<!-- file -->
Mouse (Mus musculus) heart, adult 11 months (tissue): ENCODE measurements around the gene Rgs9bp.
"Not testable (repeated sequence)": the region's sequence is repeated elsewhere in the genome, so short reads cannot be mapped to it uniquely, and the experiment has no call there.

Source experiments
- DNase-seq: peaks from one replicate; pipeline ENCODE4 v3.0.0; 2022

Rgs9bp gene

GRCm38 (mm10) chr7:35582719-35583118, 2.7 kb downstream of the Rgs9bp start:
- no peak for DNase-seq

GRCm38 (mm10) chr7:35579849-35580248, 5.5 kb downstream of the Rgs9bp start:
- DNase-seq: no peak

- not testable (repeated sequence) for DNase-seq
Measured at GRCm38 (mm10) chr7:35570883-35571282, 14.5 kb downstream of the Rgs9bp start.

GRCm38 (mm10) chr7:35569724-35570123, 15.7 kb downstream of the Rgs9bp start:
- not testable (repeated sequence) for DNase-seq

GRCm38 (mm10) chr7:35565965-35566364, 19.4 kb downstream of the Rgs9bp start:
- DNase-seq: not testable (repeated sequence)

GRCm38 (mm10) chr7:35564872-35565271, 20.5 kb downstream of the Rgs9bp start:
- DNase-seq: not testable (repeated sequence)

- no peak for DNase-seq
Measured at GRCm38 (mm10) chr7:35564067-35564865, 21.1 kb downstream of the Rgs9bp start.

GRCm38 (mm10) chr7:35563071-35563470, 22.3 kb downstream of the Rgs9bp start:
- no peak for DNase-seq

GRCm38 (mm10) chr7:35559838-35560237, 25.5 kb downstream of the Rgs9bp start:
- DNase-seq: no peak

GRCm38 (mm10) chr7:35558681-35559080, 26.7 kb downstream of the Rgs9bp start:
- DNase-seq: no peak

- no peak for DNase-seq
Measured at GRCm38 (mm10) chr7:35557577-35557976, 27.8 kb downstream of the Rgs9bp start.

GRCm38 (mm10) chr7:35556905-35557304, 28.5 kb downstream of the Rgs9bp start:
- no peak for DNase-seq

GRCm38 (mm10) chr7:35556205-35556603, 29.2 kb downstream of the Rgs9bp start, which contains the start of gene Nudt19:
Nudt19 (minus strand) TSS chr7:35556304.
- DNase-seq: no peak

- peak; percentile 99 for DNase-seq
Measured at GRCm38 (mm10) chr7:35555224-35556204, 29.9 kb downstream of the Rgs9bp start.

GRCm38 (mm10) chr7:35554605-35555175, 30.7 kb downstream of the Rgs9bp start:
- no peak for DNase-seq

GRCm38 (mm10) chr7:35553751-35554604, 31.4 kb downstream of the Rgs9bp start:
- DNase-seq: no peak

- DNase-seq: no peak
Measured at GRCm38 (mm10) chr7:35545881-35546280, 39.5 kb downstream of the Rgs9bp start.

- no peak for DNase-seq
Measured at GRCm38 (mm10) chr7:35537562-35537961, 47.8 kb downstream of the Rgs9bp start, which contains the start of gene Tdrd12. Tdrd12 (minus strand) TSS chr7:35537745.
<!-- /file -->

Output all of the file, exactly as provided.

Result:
Mouse (Mus musculus) heart, adult 11 months (tissue): ENCODE measurements around the gene Rgs9bp.
"Not testable (repeated sequence)": the region's sequence is repeated elsewhere in the genome, so short reads cannot be mapped to it uniquely, and the experiment has no call there.

Source experiments
- DNase-seq: peaks from one replicate; pipeline ENCODE4 v3.0.0; 2022

Rgs9bp gene

GRCm38 (mm10) chr7:35582719-35583118, 2.7 kb downstream of the Rgs9bp start:
- no peak for DNase-seq

GRCm38 (mm10) chr7:35579849-35580248, 5.5 kb downstream of the Rgs9bp start:
- DNase-seq: no peak

- not testable (repeated sequence) for DNase-seq
Measured at GRCm38 (mm10) chr7:35570883-35571282, 14.5 kb downstream of the Rgs9bp start.

GRCm38 (mm10) chr7:35569724-35570123, 15.7 kb downstream of the Rgs9bp start:
- not testable (repeated sequence) for DNase-seq

GRCm38 (mm10) chr7:35565965-35566364, 19.4 kb downstream of the Rgs9bp start:
- DNase-seq: not testable (repeated sequence)

GRCm38 (mm10) chr7:35564872-35565271, 20.5 kb downstream of the Rgs9bp start:
- DNase-seq: not testable (repeated sequence)

- no peak for DNase-seq
Measured at GRCm38 (mm10) chr7:35564067-35564865, 21.1 kb downstream of the Rgs9bp start.

GRCm38 (mm10) chr7:35563071-35563470, 22.3 kb downstream of the Rgs9bp start:
- no peak for DNase-seq

GRCm38 (mm10) chr7:35559838-35560237, 25.5 kb downstream of the Rgs9bp start:
- DNase-seq: no peak

GRCm38 (mm10) chr7:35558681-35559080, 26.7 kb downstream of the Rgs9bp start:
- DNase-seq: no peak

- no peak for DNase-seq
Measured at GRCm38 (mm10) chr7:35557577-35557976, 27.8 kb downstream of the Rgs9bp start.

GRCm38 (mm10) chr7:35556905-35557304, 28.5 kb downstream of the Rgs9bp start:
- no peak for DNase-seq

GRCm38 (mm10) chr7:35556205-35556603, 29.2 kb downstream of the Rgs9bp start, which contains the start of gene Nudt19:
Nudt19 (minus strand) TSS chr7:35556304.
- DNase-seq: no peak

- peak; percentile 99 for DNase-seq
Measured at GRCm38 (mm10) chr7:35555224-35556204, 29.9 kb downstream of the Rgs9bp start.

GRCm38 (mm10) chr7:35554605-35555175, 30.7 kb downstream of the Rgs9bp start:
- no peak for DNase-seq

GRCm38 (mm10) chr7:35553751-35554604, 31.4 kb downstream of the Rgs9bp start:
- DNase-seq: no peak

- DNase-seq: no peak
Measured at GRCm38 (mm10) chr7:35545881-35546280, 39.5 kb downstream of the Rgs9bp start.

- no peak for DNase-seq
Measured at GRCm38 (mm10) chr7:35537562-35537961, 47.8 kb downstream of the Rgs9bp start, which contains the start of gene Tdrd12. Tdrd12 (minus strand) TSS chr7:35537745.